Winfield nudged Stanwood and said: “That kid’ll catch it; see the paddle in her hand?”

‘The mother evidently came in from the next room, holding a round flat object by its handle. She approached the child, brought it gently to a siding posture, and held the “paddle” before the child’s face.

The child tried to bide its face for a moment, and in the struggle the boys noticed that the instrument of punishment was a mirror.

The child stopped abashed. The mother had not uttered a single word which was above the ordinary tone of voice, and even then the words did not indicate that she was chiding the infant.

That’s a new way to stop that business. I wonder if an American kid would be ashamed of his face if he was really mad?” queried Stanwood.

The following day they witnessed an unusually lively scene along the highway leading to the next town, Toyahashi. People were dressed in brilliant colors, and some had on the most laughable costumes.

I wonder if they are going to have a circus in town?” mused Winfield.

At several places they stopped and ventured to inquire the meaning of the display, as many of the cottages were also decorated.

They could get no intelligible answer to the questions until the town was reached and one of the tea shops was entered. They learned that at these places of public entertainment some one could be found usually who would be able to answer simple questions at least.

The serving woman, who could readily under-stand, answered the questions with quiet ease. “This is the rice festival, which is held each year, and it will repay you to stay until the procession passes.”

“May we stay here while it passes?” asked Stanwood.

“You may take a place at one of the tables on the plada,” and she indicated a sort of low veranda, which was covered with vines and overlooked the roadway.

“How soon will the procession come along?” asked Winfield.

“It is now forming beyond the bend; do you hear the drums,—those beating time? That is at the head,” she remarked, as her eyes were eagerly peering through the leaves, while with her hands she gently stroked the beautifui long flowers that were pendant everywhere.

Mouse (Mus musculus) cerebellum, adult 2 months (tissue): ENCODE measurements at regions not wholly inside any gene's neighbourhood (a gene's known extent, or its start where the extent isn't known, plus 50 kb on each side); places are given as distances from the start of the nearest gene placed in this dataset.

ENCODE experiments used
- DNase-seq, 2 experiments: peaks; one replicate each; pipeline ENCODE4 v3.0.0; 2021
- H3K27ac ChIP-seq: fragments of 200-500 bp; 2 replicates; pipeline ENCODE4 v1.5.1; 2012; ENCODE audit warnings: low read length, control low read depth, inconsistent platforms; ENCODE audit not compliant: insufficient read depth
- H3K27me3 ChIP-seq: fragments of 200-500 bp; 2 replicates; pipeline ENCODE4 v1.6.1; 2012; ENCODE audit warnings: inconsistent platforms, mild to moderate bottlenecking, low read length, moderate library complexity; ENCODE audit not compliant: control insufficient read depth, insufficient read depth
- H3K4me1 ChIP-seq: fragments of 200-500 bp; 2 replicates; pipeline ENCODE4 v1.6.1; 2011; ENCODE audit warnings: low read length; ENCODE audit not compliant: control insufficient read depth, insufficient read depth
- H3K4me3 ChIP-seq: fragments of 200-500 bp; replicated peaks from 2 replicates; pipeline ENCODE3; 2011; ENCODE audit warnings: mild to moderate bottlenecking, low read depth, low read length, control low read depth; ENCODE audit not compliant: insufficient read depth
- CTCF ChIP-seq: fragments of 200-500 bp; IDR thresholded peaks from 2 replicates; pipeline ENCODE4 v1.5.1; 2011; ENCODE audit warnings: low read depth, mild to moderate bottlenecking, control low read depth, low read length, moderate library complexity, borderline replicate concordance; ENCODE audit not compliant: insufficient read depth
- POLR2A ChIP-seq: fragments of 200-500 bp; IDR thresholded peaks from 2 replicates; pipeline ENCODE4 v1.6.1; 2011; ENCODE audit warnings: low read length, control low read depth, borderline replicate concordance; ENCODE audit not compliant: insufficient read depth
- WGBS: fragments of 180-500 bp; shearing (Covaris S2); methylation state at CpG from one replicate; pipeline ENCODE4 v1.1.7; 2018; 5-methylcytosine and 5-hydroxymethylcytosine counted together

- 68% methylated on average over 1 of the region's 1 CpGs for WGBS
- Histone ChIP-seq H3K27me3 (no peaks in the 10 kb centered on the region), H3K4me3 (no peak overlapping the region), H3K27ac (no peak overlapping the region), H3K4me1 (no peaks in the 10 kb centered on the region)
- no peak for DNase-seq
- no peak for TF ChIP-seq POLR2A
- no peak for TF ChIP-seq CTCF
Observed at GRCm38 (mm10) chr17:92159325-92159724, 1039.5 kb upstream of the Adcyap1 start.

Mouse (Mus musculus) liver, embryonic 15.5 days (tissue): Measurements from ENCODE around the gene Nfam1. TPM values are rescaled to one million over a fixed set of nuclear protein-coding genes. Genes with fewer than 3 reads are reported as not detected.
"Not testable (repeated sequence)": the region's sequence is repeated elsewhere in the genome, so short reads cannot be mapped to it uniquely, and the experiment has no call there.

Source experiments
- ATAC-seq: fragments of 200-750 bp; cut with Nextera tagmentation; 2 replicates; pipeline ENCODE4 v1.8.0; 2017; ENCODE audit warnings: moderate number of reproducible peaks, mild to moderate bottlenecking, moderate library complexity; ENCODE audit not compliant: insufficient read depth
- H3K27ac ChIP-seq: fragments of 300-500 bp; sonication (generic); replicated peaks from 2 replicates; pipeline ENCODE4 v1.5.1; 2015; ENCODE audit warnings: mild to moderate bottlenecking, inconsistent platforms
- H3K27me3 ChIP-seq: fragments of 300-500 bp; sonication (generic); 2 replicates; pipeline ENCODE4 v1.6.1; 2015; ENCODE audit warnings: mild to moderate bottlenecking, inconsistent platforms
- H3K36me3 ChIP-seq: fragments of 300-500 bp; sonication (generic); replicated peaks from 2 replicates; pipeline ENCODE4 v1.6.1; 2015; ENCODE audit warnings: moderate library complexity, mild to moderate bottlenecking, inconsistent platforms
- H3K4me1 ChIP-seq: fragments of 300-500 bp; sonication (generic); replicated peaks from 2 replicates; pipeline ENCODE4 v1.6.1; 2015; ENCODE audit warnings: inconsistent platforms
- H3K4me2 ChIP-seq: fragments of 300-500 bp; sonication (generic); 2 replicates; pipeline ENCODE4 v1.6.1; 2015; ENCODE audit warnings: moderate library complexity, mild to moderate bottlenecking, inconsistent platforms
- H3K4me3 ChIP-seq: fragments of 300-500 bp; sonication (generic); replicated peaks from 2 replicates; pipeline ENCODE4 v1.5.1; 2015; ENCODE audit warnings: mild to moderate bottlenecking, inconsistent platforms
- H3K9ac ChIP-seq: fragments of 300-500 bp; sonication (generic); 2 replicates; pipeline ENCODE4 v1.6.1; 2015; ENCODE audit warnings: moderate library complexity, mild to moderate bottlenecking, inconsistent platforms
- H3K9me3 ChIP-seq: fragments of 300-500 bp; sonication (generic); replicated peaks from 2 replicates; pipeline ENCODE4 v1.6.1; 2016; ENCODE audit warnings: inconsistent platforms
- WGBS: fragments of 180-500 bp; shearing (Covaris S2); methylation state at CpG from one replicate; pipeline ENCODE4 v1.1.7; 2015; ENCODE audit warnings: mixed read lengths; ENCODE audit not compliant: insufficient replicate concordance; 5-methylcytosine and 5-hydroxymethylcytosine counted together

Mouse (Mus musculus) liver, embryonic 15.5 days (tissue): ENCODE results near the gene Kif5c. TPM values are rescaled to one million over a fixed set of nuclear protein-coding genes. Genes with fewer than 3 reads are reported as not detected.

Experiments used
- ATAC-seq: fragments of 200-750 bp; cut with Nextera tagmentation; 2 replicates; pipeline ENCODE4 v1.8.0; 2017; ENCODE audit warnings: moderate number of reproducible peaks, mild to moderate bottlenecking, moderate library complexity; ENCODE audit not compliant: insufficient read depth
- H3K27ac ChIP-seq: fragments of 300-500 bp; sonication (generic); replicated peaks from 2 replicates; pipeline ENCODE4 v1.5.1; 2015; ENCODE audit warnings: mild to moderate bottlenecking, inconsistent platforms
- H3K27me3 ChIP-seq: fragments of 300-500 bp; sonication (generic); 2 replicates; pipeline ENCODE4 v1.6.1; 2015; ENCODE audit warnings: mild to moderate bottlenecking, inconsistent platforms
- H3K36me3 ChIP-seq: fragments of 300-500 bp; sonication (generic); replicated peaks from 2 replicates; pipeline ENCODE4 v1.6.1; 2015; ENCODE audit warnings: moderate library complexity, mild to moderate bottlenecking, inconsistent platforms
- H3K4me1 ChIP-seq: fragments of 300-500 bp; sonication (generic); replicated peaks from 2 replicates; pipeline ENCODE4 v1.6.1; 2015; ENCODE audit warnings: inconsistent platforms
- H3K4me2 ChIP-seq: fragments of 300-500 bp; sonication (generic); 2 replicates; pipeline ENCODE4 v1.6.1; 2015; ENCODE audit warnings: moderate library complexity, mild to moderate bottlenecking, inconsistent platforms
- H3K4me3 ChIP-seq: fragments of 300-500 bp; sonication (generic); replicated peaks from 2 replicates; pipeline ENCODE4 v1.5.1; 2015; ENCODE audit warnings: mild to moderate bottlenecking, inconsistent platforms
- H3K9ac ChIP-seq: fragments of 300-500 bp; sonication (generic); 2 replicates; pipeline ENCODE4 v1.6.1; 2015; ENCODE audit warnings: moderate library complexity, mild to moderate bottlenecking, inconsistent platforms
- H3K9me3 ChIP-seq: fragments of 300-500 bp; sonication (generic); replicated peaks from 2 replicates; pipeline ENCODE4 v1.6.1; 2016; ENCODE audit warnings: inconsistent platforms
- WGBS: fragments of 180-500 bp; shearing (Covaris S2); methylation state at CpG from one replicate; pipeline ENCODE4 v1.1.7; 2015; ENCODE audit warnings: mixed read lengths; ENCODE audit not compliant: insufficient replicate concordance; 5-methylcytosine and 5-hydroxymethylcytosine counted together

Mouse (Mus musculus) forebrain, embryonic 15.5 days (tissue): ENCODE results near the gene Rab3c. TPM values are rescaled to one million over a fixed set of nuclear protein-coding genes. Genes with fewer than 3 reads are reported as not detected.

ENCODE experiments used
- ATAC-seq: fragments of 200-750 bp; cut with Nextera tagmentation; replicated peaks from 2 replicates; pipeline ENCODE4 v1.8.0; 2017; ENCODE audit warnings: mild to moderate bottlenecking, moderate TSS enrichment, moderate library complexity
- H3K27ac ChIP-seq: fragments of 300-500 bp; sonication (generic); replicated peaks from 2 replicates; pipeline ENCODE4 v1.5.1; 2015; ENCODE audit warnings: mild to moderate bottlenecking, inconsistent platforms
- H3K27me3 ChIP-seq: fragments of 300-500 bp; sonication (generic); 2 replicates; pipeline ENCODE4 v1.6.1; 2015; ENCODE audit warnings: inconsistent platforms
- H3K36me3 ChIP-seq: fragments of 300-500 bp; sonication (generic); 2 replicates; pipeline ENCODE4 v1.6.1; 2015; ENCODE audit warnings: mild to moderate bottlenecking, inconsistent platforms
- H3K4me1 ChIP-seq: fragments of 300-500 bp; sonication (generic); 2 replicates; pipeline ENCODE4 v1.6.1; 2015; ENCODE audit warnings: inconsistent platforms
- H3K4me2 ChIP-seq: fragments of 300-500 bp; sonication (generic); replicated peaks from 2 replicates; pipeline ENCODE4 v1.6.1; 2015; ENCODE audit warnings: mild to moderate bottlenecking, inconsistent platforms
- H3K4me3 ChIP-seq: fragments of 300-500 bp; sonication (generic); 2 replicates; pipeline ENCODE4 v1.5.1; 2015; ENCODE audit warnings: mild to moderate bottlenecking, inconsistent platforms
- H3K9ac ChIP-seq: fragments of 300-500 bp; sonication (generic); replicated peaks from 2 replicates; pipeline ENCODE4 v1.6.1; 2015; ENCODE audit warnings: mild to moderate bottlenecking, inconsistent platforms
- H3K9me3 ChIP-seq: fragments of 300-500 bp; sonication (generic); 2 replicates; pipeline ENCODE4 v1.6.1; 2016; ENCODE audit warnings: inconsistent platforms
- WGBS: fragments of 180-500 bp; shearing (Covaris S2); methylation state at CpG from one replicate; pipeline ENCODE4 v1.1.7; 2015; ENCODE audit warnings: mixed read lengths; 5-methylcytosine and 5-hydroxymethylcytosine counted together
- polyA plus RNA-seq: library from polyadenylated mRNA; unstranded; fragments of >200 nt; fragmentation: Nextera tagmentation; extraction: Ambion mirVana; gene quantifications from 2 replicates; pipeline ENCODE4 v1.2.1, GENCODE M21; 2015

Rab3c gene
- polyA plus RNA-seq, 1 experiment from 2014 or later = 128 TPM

“I wonder what flower that is? I have often seen it, but I never saw such wonderfully large flowers,” said Stanwood.

“This is the Wistaria,”

“So it is,” broke in Stanwood. “Thank you for telling me, but I forget names of that kind so easily.”

“Yes the plant is a native of Japan,—that is, this particular kind. But you also have a native plant something like this called after an American naturalist, He Wistar. But there it comes,” and she stepped back as the head of the procession rounded the bend.

The leading figures were fifty or more children, all dressed in white, who marched’ ahead, each bearing. a whisp of rice, and these were waved rhythmically above their heads as they kept step with each other.

Behind were a dozen men with the most curious d rums the boys had ever seen, and they turned to the woman for an explanation.

“We have many kinds of drums here, all curious to you and your people. The one at this end, which looks like a shell, is really made of that article, and has a dried skin stretched over it. That is called the Uta-Daiko, or Song-Drum. The next is the Kakko, a shell of wood with two heads, and a softball like knob, by means of which the head is. struck.”

“But what is it that fellow has in the middle?” inquired Stanwood.

“That is the drum which is called the Temple instrument. Sometimes they are three feet in height. Notice how beautifully it is decorated, and see, it has real jewels on it.”

Following these drummers was a curious vehicle, garnished with all sorts of limbs and ever-green, and everywhere the inevitable rice sheaf decorated with flowers. On this carriage was an enormous man,—that is enormous as judged from the measurement of the ordinary Japanese. But he was round and jolly, and his smile contagious. When he appeared the people laughed aloud without stint, and Winfield declared that was the only time he ever heard a Japanese laugh above a whisper.

Who is that fellow?” asked Stanwood, as he was passing.

“Oh, that is Inari, the Rice God. He has had a good harvest.”

“Well, if lie doesn’t have a good harvest, is he just as fat?” inquired Winfield with an amused look.

She slyly arched her brows and made the prettiest kind of a pout to hide a smile as she replied : “Oh, no; the feast of Tsukigi does not permit a lean God. He must be fat, or there can be no feast.”

After the Rice God came a single man with two square blocks of wood, and these were clicked together now and then and used as signals. Behind came the fantastically-garbed people, some of whom the boys had seen earlier in the day.

Men with long noses, reaching almost to the ground; some with huge ears that had the tips slitted and provided with little streamers; many with tall black hats, eight or ten feet high, and all painted with queer characters; while twenty or more carried sacks from which they took out little squares of tissue, or rice paper, formed into exquisite little butterflies, and these when liberated darted about among the marchers.

Following came lines of children in four rows, carrying two ropes of white, red and black twisted stripes, which drew a large wagon profusely deco-rated. On the wagon were men with drums and pipes, all sounding them without regard for harmony – or rhythm, while the flags and streamers fluttered about and made the whole picture a maze.